Summary: Important clinical practices in use today for the treatment of patients with hypothyroidism, hyperthyroidism, or thyroid cancer are the result of laboratory discoveries made by scientists investigating the most basic aspects of thyroid structure and molecular biology. In this document, a panel of experts commissioned by the American Thyroid Association makes a series of recommendations related to the study of thyroid hormone economy and action. These recommendations are intended to promote standardization of study design, which should in turn increase the comparability and reproducibility of experimental findings.
Conclusions: It is expected that adherence to these recommendations by investigators in the field will facilitate progress towards a better understanding of the thyroid gland and thyroid hormone dependent processes.
doi:10.1089/thy.2013.0109
PMCID: PMC3887458  PMID: 24001133
20.  Self-Reported Pediatric Measures of Physical Activity, Sedentary Behavior and Strength Impact for PROMIS®: Conceptual Framework 
Purpose
Children's physical activity (PA) levels are commonly assessed in pediatric clinical research, but rigorous self-report assessment tools for children are scarce, and computer adaptive test implementations are rare. Our objective was to improve pediatric self-report measures of activity using semi-structured interviews with experts and children for conceptualization of a child-informed framework.
Methods
Semi-structured interviews were conducted to conceptualize physical activity, sedentary behaviors, and strengthening activities. We performed systematic literature reviews to identify item-level concepts used to assess these 3 domains.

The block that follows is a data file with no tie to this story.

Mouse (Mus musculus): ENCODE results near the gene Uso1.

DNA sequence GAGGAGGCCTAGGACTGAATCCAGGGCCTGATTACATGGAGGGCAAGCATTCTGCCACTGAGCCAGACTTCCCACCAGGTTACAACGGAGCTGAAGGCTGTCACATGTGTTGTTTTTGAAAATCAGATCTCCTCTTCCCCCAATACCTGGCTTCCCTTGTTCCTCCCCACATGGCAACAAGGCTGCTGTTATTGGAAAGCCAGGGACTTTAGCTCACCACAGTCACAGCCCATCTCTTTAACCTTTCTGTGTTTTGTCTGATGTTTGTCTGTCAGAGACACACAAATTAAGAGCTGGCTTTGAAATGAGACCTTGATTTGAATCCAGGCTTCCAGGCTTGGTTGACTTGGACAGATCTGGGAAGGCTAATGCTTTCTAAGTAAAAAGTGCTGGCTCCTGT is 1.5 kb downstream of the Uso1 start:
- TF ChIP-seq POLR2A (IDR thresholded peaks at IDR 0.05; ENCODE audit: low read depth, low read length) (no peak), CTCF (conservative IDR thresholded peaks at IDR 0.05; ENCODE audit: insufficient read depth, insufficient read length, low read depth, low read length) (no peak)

Results
We developed conceptual frameworks for each domain using words and phrases identified by children as relevant.
Conclusions
Semi-structured interview methods provide valuable information of children's perspectives and the ways children recall previous activities. Conceptualized domains of physical activity are based on the literature and expert views that also reflect children's experiences and understanding providing a basis for pediatric self-report instruments.
doi:10.1097/PEP.0000000000000073
PMCID: PMC4176711  PMID: 25251789
adolescent; child; female; health status; humans; information systems; male; outcome assessment (health care)/methods; parents; pediatrics/methods; physical activities; sedentary lifestyle; strengthening, quality of life
21.  Self-Reported Pediatric Measures of Physical Activity, Sedentary Behavior and Strength Impact for PROMIS®: Item Development 
Background
Children's activity level is commonly assessed in clinical research, but rigorous assessment tools for children are scarce. Our objectives were to improve pediatric activity self-report measures using qualitative methods to develop item pools that measure these concepts.
Methods
Based on the items generated from our conceptual framework development, we applied cognitive interviews and comprehensibility reviews to ensure children readily understood the items.
Results
Our methods resulted in 129 unique items, physical activity (80 items), sedentary behaviors (23 items), and strengthening activities (26 items), that were comprehensible to children between the ages of 8 – 18 years. Comprehensibility review resulted in the deletion of 4 items.
Conclusions
The resultant item pools reflect children's experiences and understanding of the concepts of physical activity, sedentary behavior and strengthening activities. The item pools will undergo calibration using item response theory to support computer adaptive test administration of self and proxy reported outcomes.
doi:10.1097/PEP.0000000000000074
PMCID: PMC4176727  PMID: 25251790